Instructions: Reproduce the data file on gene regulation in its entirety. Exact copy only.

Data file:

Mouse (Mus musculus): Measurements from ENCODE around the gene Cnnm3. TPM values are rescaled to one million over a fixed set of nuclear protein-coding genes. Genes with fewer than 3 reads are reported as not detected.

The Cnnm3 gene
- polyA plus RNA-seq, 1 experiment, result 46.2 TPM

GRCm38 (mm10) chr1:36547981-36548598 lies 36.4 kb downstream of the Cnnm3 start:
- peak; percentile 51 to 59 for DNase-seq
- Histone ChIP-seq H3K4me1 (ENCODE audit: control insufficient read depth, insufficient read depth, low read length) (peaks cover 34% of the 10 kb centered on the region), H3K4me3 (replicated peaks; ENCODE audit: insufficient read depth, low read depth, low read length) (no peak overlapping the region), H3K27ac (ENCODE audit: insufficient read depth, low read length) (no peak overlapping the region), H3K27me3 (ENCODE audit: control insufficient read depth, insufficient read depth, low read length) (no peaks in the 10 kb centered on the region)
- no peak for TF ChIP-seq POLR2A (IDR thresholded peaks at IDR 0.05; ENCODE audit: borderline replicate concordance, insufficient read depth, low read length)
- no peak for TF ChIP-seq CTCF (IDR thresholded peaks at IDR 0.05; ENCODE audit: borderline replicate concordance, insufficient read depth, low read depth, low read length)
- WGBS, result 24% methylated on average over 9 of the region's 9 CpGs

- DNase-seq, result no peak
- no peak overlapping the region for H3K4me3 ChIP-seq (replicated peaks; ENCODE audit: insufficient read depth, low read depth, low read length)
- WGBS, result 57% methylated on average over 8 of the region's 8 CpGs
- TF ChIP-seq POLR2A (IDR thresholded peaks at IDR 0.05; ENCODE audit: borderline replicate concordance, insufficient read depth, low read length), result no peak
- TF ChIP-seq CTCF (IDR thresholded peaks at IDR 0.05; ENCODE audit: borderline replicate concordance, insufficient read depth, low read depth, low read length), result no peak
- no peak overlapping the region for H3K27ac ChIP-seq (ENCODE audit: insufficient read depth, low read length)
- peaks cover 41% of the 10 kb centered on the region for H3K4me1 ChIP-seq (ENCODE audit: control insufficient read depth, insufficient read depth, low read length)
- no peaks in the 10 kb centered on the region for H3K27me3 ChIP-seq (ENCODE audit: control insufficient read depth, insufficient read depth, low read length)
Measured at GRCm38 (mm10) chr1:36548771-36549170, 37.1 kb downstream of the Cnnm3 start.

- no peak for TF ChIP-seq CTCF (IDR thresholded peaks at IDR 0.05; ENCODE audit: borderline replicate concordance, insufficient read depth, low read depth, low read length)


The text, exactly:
Mouse (Mus musculus): Measurements from ENCODE around the gene Cnnm3. TPM values are rescaled to one million over a fixed set of nuclear protein-coding genes. Genes with fewer than 3 reads are reported as not detected.

The Cnnm3 gene
- polyA plus RNA-seq, 1 experiment, result 46.2 TPM

GRCm38 (mm10) chr1:36547981-36548598 lies 36.4 kb downstream of the Cnnm3 start:
- peak; percentile 51 to 59 for DNase-seq
- Histone ChIP-seq H3K4me1 (ENCODE audit: control insufficient read depth, insufficient read depth, low read length) (peaks cover 34% of the 10 kb centered on the region), H3K4me3 (replicated peaks; ENCODE audit: insufficient read depth, low read depth, low read length) (no peak overlapping the region), H3K27ac (ENCODE audit: insufficient read depth, low read length) (no peak overlapping the region), H3K27me3 (ENCODE audit: control insufficient read depth, insufficient read depth, low read length) (no peaks in the 10 kb centered on the region)
- no peak for TF ChIP-seq POLR2A (IDR thresholded peaks at IDR 0.05; ENCODE audit: borderline replicate concordance, insufficient read depth, low read length)
- no peak for TF ChIP-seq CTCF (IDR thresholded peaks at IDR 0.05; ENCODE audit: borderline replicate concordance, insufficient read depth, low read depth, low read length)
- WGBS, result 24% methylated on average over 9 of the region's 9 CpGs

- DNase-seq, result no peak
- no peak overlapping the region for H3K4me3 ChIP-seq (replicated peaks; ENCODE audit: insufficient read depth, low read depth, low read length)
- WGBS, result 57% methylated on average over 8 of the region's 8 CpGs
- TF ChIP-seq POLR2A (IDR thresholded peaks at IDR 0.05; ENCODE audit: borderline replicate concordance, insufficient read depth, low read length), result no peak
- TF ChIP-seq CTCF (IDR thresholded peaks at IDR 0.05; ENCODE audit: borderline replicate concordance, insufficient read depth, low read depth, low read length), result no peak
- no peak overlapping the region for H3K27ac ChIP-seq (ENCODE audit: insufficient read depth, low read length)
- peaks cover 41% of the 10 kb centered on the region for H3K4me1 ChIP-seq (ENCODE audit: control insufficient read depth, insufficient read depth, low read length)
- no peaks in the 10 kb centered on the region for H3K27me3 ChIP-seq (ENCODE audit: control insufficient read depth, insufficient read depth, low read length)
Measured at GRCm38 (mm10) chr1:36548771-36549170, 37.1 kb downstream of the Cnnm3 start.

- no peak for TF ChIP-seq CTCF (IDR thresholded peaks at IDR 0.05; ENCODE audit: borderline replicate concordance, insufficient read depth, low read depth, low read length)